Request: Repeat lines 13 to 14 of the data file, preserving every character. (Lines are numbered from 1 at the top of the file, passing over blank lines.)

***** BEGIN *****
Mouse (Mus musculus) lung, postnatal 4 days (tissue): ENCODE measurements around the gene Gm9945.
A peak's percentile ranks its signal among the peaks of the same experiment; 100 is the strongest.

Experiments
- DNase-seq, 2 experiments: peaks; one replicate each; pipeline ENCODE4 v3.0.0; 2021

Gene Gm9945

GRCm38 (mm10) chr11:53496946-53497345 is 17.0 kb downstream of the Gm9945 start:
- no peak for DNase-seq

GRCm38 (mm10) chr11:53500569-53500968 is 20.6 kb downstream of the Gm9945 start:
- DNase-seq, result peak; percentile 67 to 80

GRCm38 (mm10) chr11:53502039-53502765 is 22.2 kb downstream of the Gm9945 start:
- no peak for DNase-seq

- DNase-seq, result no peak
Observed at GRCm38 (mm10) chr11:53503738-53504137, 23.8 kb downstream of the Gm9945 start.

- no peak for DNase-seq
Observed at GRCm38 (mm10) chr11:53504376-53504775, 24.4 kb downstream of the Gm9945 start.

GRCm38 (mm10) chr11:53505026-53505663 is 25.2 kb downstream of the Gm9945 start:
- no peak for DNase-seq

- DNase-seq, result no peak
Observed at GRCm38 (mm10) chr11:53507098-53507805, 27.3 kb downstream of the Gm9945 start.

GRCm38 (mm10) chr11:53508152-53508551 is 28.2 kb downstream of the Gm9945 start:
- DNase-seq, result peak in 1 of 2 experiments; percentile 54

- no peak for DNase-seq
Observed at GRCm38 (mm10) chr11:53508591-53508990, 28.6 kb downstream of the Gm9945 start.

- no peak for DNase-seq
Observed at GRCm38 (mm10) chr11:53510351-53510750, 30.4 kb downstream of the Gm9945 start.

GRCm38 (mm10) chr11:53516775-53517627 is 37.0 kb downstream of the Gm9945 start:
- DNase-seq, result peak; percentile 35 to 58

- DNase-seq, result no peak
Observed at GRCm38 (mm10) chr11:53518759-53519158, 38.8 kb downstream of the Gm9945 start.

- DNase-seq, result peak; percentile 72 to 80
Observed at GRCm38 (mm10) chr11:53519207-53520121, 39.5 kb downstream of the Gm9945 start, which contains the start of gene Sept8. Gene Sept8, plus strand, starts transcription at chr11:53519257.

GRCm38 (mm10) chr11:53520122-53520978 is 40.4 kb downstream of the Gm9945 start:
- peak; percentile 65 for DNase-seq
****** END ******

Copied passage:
Observed at GRCm38 (mm10) chr11:53503738-53504137, 23.8 kb downstream of the Gm9945 start.

- no peak for DNase-seq